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Talking with loved ones about financial issues

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Chad M. Winn, CRPC

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There’s an old joke.  An elderly man goes to the doctor because his leg hurts.  The doctor says, “I’m sorry, I can’t do anything for you.  It’s just old age”.  To this the elderly man replies, “I think you’re wrong, will you please run some more tests?”  The doctor asks the man what makes him so sure his diagnosis is inaccurate.  The man says, “There’s nothing wrong with my other leg and it’s exactly the same age!”

Aging certainly comes with its own set of rewards and challenges.  One of the challenges some people face as they get older is knowing when to ask for help.  Something I have been assisting people with in my practice more and more lately is how to talk to their family about financial issues.  Like the decision to quit driving, asking for help with your finances especially from your family can be difficult and emotional.  It can feel like you are giving up your freedom and independence.  To the contrary, with proper planning, you can better ensure your wishes are carried out throughout your entire life.  It’s important to realize there is not something wrong with you; it’s not a shortcoming on your part.  It’s just natural and you’re not alone.   In fact, almost everyone that is fortunate enough to be blessed with a long life will face a time when help is needed with daily activities which may include driving, healthcare, bill paying, budgeting, etc.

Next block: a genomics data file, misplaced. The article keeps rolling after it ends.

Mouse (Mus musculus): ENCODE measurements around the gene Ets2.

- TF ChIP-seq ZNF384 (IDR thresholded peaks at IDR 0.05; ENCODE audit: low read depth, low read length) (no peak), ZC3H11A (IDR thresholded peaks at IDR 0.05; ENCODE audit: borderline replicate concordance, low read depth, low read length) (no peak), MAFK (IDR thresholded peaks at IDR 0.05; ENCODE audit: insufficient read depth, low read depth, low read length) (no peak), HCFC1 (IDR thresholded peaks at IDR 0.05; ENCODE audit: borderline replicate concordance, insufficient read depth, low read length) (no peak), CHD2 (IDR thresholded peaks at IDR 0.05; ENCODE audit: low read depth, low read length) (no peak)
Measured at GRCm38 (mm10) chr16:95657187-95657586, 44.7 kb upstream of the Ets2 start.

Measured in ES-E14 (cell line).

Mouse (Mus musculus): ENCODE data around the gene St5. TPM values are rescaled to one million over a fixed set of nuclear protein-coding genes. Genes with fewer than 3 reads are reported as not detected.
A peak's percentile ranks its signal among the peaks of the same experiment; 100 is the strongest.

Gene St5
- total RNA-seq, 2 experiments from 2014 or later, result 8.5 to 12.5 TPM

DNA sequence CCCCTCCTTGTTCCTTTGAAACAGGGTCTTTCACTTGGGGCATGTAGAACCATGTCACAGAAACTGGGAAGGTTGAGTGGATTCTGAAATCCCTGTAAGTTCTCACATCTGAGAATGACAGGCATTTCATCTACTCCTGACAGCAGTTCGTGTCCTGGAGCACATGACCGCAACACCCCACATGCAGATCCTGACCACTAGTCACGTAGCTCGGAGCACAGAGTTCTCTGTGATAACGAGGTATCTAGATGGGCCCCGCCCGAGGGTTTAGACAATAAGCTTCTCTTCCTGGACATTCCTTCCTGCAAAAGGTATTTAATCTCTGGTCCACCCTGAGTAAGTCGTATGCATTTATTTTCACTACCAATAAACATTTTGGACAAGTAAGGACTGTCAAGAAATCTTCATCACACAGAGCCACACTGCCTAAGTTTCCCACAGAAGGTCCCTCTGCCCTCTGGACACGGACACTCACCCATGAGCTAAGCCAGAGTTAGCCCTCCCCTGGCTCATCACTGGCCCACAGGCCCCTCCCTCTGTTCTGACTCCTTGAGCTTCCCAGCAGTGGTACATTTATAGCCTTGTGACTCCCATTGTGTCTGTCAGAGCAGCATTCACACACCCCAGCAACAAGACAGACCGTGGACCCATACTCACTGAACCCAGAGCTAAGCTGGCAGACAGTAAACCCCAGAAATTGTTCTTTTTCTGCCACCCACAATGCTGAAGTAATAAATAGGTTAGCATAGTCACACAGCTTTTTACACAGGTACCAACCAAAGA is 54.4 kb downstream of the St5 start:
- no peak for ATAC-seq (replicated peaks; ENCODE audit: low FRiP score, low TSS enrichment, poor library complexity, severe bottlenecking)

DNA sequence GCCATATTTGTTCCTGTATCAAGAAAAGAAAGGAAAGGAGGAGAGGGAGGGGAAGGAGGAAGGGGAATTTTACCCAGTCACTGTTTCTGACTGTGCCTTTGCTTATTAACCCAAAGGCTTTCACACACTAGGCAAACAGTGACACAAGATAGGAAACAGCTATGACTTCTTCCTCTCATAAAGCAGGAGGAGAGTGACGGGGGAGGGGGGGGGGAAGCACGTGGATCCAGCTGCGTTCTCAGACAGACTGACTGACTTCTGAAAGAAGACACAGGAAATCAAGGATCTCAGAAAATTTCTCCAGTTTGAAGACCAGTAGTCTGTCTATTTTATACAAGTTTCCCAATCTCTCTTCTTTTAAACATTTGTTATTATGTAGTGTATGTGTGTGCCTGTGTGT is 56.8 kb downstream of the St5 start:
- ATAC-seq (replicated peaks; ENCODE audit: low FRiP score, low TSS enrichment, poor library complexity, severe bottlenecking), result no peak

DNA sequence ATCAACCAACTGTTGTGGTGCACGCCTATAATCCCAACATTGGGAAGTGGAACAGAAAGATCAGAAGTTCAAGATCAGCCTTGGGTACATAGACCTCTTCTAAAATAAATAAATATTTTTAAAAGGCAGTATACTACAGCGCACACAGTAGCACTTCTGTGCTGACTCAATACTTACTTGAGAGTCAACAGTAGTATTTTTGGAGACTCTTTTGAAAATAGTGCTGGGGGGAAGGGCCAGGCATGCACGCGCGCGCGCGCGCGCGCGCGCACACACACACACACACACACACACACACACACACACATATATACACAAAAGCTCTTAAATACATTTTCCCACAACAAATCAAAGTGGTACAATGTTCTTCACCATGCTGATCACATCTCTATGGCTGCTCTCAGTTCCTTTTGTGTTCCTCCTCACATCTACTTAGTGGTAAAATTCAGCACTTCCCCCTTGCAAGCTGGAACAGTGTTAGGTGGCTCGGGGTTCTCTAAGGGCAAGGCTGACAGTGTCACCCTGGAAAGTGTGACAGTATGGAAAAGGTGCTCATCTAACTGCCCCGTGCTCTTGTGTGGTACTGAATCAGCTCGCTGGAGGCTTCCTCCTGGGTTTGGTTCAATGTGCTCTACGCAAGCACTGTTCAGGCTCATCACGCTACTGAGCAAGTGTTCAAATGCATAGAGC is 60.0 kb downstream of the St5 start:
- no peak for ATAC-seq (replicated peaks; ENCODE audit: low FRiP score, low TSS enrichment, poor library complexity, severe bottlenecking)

It is my opinion based on years of experience; helping dozens of families through their retirement, the more pre-planning that can be done vs. emergency planning, the better. It is always a good idea to express your wishes to those you have appointed to take over your investments someday so that everyone knows their role and how best to carry it out.

 If you are married, the first thing you need to do is get on the same page as a couple regarding a vision of your future, the help you may want to ask for down the road and from whom.  You will also want to make sure you both know your budget, financial plan, how to pay the bills, and where your important documents are kept.  This sounds obvious but like anything it is better to get this down before something happens and one of you is left scrambling for important contact information, copies of you powers of attorney and the checkbook.  Once you have this all down pat as a couple, you can approach  your family or other designees with the subject.

Many of my clients reach a time in their life when they no longer want to make their own financial decisions.  But, well before that time comes, a good step in preparation for that time may be to bring a trusted family member into the mix as a “co-pilot”.  While you are still comfortable with and happy to manage your money matters, you start to share the burden with someone else so they can get a flavor for how you like to run things and at the same time give you an extra set of eyes on things.

Another good idea is to establish some ground rules for how to approach things in the future.  For example, you may want to ask your family to help you be aware of changes in your behavior that may indicate you need help.  But, you will have to discuss how you want to be approached.  They will need to agree to this and in turn you’ll have to promise to be open to their observations.  A possible example may be, “mom/dad...remember when we discussed your finances and you asked me to keep an eye out for any changes in your behavior?  Well, I noticed recently.  Let’s talk about it”.

Two of the main keys to a successful outcome are communication and planning.  Your financial advisor should be able to help you establish a good plan in conjunction with other professionals like, an estate planning attorney, insurance agent, and tax professional.  They may also be able to help you broach the subject with your loved ones by helping to coordinate a family meeting.    

 

(Editor’s Note: Chad Winn is a financial advisors for Wells Fargo Advisors. Contact Chad at chad.winn@wfadvisors.com.)

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Chad M. Winn, CRPC

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